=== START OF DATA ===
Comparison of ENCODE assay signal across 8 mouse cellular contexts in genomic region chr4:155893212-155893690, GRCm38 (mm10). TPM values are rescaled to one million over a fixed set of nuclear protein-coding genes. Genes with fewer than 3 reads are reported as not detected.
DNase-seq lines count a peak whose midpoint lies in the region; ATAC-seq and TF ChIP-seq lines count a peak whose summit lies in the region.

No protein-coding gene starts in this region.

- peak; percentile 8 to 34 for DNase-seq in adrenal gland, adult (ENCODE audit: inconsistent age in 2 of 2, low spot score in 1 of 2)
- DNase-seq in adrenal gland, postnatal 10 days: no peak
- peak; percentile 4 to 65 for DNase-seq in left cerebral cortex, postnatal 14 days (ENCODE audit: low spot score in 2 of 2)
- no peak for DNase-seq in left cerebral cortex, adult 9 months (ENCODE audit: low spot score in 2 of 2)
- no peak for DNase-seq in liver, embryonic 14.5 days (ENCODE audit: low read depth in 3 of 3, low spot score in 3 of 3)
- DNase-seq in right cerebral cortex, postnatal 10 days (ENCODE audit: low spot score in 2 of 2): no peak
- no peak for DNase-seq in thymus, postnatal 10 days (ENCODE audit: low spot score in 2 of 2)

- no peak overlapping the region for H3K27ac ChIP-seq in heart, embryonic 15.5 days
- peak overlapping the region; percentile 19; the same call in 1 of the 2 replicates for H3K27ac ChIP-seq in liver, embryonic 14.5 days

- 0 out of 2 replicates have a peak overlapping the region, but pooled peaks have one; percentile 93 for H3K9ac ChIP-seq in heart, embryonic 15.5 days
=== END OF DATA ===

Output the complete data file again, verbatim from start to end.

Comparison of ENCODE assay signal across 8 mouse cellular contexts in genomic region chr4:155893212-155893690, GRCm38 (mm10). TPM values are rescaled to one million over a fixed set of nuclear protein-coding genes. Genes with fewer than 3 reads are reported as not detected.
DNase-seq lines count a peak whose midpoint lies in the region; ATAC-seq and TF ChIP-seq lines count a peak whose summit lies in the region.

No protein-coding gene starts in this region.

- peak; percentile 8 to 34 for DNase-seq in adrenal gland, adult (ENCODE audit: inconsistent age in 2 of 2, low spot score in 1 of 2)
- DNase-seq in adrenal gland, postnatal 10 days: no peak
- peak; percentile 4 to 65 for DNase-seq in left cerebral cortex, postnatal 14 days (ENCODE audit: low spot score in 2 of 2)
- no peak for DNase-seq in left cerebral cortex, adult 9 months (ENCODE audit: low spot score in 2 of 2)
- no peak for DNase-seq in liver, embryonic 14.5 days (ENCODE audit: low read depth in 3 of 3, low spot score in 3 of 3)
- DNase-seq in right cerebral cortex, postnatal 10 days (ENCODE audit: low spot score in 2 of 2): no peak
- no peak for DNase-seq in thymus, postnatal 10 days (ENCODE audit: low spot score in 2 of 2)

- no peak overlapping the region for H3K27ac ChIP-seq in heart, embryonic 15.5 days
- peak overlapping the region; percentile 19; the same call in 1 of the 2 replicates for H3K27ac ChIP-seq in liver, embryonic 14.5 days

- 0 out of 2 replicates have a peak overlapping the region, but pooled peaks have one; percentile 93 for H3K9ac ChIP-seq in heart, embryonic 15.5 days